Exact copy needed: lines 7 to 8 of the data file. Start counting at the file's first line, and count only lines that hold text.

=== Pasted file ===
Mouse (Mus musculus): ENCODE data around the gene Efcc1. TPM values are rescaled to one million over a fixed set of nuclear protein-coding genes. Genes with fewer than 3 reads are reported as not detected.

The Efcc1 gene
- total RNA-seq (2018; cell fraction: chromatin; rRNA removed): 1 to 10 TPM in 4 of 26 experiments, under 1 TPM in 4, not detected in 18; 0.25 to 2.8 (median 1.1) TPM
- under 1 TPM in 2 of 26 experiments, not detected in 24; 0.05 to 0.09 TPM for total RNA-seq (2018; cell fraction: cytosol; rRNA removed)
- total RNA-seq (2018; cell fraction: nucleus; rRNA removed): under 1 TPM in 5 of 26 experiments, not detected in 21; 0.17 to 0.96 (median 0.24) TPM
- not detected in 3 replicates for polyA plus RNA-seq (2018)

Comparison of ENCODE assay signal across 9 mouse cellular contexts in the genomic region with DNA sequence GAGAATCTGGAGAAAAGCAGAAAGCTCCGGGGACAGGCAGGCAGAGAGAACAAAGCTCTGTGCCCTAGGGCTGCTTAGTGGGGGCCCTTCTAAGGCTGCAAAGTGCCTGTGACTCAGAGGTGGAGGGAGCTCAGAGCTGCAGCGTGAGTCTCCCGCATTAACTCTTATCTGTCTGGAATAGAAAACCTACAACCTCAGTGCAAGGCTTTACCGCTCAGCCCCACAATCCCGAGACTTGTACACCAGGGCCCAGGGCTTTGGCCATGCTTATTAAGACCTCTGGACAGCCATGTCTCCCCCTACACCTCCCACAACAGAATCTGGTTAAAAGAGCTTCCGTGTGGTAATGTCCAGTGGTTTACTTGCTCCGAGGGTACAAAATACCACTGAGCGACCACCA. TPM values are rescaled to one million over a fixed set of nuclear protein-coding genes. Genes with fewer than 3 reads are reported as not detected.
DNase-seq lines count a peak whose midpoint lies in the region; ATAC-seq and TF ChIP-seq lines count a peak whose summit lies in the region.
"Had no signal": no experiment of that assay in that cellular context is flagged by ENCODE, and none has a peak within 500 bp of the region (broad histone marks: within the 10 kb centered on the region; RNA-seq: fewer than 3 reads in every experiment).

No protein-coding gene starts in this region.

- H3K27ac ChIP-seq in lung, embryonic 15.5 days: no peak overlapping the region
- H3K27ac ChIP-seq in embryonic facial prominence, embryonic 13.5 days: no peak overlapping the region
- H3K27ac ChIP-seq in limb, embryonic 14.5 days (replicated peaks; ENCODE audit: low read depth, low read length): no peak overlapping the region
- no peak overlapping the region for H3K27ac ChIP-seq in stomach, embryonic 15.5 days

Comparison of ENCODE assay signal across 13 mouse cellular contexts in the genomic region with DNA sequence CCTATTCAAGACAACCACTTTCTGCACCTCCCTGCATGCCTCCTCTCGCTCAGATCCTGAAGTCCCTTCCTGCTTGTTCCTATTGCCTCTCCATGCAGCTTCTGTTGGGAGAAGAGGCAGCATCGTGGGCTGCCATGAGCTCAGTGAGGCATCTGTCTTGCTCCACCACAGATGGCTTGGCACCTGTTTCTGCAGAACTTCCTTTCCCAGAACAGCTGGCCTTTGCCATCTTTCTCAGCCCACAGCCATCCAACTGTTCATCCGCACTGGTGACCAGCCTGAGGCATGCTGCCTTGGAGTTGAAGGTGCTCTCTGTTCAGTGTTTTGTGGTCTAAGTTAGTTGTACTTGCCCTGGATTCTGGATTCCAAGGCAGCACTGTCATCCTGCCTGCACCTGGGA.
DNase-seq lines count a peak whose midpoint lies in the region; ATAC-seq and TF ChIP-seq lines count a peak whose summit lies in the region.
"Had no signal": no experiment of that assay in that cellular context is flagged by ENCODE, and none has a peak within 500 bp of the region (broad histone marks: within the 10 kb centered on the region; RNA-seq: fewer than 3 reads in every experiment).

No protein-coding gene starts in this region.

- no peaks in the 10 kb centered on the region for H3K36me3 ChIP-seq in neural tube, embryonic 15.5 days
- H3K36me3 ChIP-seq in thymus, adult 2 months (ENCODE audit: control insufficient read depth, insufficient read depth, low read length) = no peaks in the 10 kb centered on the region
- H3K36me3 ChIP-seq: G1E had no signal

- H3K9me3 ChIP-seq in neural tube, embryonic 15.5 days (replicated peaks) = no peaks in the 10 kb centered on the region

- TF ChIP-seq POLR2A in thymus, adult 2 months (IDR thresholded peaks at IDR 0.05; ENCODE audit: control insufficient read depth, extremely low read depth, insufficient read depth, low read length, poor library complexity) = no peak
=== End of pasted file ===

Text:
Comparison of ENCODE assay signal across 9 mouse cellular contexts in the genomic region with DNA sequence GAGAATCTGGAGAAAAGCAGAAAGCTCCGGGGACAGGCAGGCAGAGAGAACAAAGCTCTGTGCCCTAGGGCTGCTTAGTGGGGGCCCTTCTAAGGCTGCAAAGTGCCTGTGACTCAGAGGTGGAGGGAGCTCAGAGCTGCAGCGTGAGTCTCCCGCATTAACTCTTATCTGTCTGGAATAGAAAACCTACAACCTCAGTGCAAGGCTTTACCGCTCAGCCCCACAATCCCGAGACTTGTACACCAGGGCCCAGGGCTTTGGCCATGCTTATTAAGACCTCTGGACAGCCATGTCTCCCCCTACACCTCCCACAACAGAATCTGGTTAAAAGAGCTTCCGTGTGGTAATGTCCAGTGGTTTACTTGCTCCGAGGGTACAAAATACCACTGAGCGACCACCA. TPM values are rescaled to one million over a fixed set of nuclear protein-coding genes. Genes with fewer than 3 reads are reported as not detected.
DNase-seq lines count a peak whose midpoint lies in the region; ATAC-seq and TF ChIP-seq lines count a peak whose summit lies in the region.